It follows from the above considerations that, despite the seemingly technical arguments involved, the expected utilities of the three decisions of interest reduce to rather basic terms: in case of the conclusions “identification” and “exclusion,” the modest assumptions made (e.g., the 0−1 scale, the particular ranking of preferences and the choice of the reference consequences) imply that the expected utilities are values given by the probabilities for the main propositions θ1 and θ2, respectively (i.e., the person of interest or an unknown person being the source of the crime stain). The typical objection is that these numbers are “unknown”8 to the decision-maker. However, it must be acknowledged that they reflect the decision-maker's level of uncertainty, given all the relevant information available at the time that the decision needs to be made. Therefore, these probabilities are, in principle, available to the decision-maker. So, a utility elicitation is not really needed for consequences of decisions d1 (identification) and d3 (exclusion). In turn, the expected utility of inconclusive decisions is a constant that corresponds to the utility assigned to the consequences of inconclusive decisions irrespective of which states of nature, θ1 and θ2, is true. Eliciting this utility requires further considerations (see below in section 3.3). Note that, whenever a different ranking is considered (e.g., considering a false exclusion to be a less severe outcome than a false identification), the elicitation process will be slightly more demanding. Further elaboration of this is given in Biedermann et al. (2008).
These considerations do not tell us yet how adequate (or inadequate) an inconclusive decision is, and how such a conclusion compares to rival decisions, such as an “identification.” As is clear from the above development, the utility of the consequences of reporting “inconclusive” is the pivotal issue. We will consider this question in the next section.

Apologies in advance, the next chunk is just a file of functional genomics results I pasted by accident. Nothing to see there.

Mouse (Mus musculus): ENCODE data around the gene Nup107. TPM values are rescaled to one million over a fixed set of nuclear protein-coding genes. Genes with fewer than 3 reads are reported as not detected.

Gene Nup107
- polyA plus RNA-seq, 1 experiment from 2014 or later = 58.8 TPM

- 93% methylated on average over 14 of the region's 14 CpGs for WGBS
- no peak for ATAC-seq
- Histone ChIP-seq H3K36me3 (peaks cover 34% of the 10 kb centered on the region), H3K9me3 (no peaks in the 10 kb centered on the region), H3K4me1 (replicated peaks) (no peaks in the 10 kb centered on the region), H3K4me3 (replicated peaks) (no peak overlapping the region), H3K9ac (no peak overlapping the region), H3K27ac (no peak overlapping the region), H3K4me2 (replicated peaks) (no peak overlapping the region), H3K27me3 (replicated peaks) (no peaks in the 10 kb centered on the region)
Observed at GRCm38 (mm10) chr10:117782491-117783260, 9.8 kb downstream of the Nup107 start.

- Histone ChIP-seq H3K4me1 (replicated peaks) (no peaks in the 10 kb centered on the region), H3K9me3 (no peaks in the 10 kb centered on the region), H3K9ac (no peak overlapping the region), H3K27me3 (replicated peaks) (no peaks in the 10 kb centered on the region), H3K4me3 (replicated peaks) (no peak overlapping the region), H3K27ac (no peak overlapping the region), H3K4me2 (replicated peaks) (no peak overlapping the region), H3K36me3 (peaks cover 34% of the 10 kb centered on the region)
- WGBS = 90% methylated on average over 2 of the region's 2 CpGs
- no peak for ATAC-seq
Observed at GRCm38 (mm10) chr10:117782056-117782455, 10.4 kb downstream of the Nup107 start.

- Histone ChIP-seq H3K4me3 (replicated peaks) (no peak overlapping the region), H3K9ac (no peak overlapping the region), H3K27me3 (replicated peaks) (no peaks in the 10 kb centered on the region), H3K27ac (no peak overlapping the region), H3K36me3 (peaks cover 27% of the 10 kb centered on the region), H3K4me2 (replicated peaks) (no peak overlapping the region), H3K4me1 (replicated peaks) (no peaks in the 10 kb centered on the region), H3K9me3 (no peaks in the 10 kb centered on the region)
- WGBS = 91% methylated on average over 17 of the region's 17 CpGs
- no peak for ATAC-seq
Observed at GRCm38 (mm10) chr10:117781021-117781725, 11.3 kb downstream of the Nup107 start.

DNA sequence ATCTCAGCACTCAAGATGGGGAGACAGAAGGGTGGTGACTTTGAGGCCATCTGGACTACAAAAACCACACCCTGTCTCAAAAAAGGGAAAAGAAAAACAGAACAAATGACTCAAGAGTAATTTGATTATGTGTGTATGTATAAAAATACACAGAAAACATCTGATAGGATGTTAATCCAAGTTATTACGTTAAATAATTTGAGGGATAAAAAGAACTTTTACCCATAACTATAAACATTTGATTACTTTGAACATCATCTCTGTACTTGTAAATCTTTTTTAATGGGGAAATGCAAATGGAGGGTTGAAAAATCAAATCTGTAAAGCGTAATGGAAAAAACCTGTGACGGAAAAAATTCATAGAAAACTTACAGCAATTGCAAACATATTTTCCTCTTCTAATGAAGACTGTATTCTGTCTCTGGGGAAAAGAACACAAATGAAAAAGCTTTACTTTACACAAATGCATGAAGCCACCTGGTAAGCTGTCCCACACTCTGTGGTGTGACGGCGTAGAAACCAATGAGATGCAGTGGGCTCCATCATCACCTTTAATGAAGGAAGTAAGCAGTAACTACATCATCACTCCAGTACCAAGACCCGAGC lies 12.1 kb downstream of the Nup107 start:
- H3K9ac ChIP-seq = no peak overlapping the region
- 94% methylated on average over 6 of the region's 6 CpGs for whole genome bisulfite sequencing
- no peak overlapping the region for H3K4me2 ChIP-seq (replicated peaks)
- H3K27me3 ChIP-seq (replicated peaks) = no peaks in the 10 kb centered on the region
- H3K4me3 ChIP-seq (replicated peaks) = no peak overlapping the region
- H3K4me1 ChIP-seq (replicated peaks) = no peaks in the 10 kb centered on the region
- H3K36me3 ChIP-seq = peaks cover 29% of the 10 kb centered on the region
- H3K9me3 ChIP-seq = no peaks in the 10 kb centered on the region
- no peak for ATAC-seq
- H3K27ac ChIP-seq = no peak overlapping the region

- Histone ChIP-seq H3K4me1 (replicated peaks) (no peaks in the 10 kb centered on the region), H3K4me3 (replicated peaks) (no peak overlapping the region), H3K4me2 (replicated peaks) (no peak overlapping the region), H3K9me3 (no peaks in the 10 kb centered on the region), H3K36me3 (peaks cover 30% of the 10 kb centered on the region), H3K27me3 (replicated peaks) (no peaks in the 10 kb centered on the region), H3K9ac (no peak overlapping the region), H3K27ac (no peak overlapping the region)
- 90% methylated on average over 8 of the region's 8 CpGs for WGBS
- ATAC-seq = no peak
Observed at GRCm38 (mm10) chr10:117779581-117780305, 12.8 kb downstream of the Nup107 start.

3.3. Clarifying Utility Elicitation for Consequences of “Inconclusives” and Determining Optimal Decisions
Eliciting a value for α, the utility of the consequences of reporting “inconclusive” (C31 and C32), amounts to locating α on the range of utilities between 0 and 1, keeping in mind that these values have been assigned to, respectively, the worst and the best consequences (see also section 3.2 and summary in Figure 1). This utility assignment—which will directly determine the expected utility of the decision to report “inconclusive” (following the considerations given in section 3.2)—is meaningful in the sense that, if we consider the decision consequences of “inconclusives” of value, their utility should tend toward the utilities of the best decision consequences; in turn, if we consider “inconclusives” of low value, the assigned utility should tend toward those assigned to the worst decision consequences. The tricky issue is, however, to elicit this key utility (α) in a transparent way.
Figure 1. Representation of the utilities for the best decision consequences, correct identification (C11) and correct exclusion (C32), assigned as 1, and the worst consequences, false identification (C12) and false exclusion (C31), assigned as zero. The utility that remains to be elicited is α, the value assigned for the consequences of reporting “inconclusive,” C21 and C22. It can take any value in the range between 0 and 1 (including these endpoints).